“I do think that part of the reason people voted in favor of this referendum is because they want more information for their decision-making process,” Ma said.

Grah added that the subcommittee would also focus on strengthening the relationships between the eating clubs and diversity centers on campus.

“The benefit of having USG now involved in the process is that the subcommittee would be focused on [that] and would have USG resources, because while the ICC is looking to make clubs welcoming to all people on campus, it also has so many other things under its purview. So here’s USG, able to provide a helping hand in pursuit of this goal,” Grah said.

Another recommendation by the report states that the subcommittee will continue to pursue demographic information for each eating club. However, Yu reaffirmed that various issues including privacy, representation, and a service agreement with the University preventing the public release of demographic information led to the ICC’s continued opposition to the referendum.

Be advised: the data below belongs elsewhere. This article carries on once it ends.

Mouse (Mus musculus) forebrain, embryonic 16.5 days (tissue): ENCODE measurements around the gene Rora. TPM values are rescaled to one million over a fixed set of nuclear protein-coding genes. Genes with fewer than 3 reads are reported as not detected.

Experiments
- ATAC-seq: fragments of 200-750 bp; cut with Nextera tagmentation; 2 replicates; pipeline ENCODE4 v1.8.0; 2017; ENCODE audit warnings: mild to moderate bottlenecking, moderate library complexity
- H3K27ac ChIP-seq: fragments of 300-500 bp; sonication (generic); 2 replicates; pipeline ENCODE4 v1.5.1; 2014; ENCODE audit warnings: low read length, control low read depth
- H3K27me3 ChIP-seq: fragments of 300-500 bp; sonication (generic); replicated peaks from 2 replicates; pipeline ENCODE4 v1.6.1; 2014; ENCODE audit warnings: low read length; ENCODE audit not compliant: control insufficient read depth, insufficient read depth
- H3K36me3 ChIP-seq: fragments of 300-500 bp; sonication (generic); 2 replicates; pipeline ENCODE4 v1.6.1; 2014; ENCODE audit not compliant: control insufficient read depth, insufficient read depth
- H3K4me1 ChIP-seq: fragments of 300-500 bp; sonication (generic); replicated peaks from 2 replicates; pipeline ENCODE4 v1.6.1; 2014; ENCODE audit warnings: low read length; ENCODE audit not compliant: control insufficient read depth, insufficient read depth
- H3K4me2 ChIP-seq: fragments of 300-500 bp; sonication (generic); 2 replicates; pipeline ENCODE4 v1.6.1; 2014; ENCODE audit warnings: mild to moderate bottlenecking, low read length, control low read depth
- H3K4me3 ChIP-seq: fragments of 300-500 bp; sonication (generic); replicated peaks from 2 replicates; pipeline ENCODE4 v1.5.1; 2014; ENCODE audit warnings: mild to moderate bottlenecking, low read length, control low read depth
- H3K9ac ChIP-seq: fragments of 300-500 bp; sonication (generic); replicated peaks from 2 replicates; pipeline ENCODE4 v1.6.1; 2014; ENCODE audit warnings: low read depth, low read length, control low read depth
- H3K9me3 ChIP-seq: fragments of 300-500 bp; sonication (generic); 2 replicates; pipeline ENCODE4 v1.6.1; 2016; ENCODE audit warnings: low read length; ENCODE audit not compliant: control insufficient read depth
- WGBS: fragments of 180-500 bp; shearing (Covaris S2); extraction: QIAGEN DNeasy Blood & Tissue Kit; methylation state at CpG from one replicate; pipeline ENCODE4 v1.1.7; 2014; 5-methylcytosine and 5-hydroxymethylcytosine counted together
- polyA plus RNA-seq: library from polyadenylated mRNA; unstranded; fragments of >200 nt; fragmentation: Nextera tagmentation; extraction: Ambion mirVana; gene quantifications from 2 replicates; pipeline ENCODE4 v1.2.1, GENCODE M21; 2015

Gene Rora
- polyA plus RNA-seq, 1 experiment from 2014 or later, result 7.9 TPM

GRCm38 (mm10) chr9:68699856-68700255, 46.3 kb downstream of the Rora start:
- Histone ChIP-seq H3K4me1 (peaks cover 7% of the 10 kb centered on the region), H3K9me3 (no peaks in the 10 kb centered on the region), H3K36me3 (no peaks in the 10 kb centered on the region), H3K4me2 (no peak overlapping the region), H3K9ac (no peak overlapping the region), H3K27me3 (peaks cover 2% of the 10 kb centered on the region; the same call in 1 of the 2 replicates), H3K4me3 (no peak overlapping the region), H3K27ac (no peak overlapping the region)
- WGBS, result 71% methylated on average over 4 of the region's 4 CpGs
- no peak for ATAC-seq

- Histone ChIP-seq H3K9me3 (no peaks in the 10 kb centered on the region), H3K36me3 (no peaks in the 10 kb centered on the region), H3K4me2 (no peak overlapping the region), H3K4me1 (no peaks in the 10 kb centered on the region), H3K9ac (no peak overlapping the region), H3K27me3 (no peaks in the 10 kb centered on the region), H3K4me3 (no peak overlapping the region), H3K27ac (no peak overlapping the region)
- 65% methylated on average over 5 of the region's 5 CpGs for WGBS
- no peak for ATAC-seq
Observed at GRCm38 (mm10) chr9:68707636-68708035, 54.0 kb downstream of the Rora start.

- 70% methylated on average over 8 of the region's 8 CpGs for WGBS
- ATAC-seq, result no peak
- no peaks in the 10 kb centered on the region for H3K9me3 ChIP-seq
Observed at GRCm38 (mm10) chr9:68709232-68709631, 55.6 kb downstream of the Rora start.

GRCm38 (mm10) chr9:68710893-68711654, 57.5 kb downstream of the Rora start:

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As previously reported by the ‘Prince,’ the ICC and all of the affiliated eating clubs do not report to the USG. Thus, any demographic information released by the clubs as part of the subcommittee's efforts would come on a voluntary basis.

“I believe that the demographic point is not feasible from a logistical standpoint, and even if it was possible, I think a broader discussion needs to happen first,” said Yu.

Yu emphasized that the ICC is still committed to working with the USG to promote diversity and inclusion. He also cited several ICC initiatives intended to promote these goals, including a partnership with the Carl A. Fields Center for Equality and Cultural Understanding and an upcoming series of speeches titled Redefining Masculinity on the Street.

“We are trying to change the discussion on the culture of Street in a positive manner through these efforts ... A lot of these efforts are underway. But I think that’s where the partnership with USG can help,” Yu said.

Yu added that eating clubs also face problematic popular perceptions. He named a 2013 ‘Prince’ article as an example of an incident that exacerbated club stereotyping, and said he hoped that the subcommittee will work to address that problem.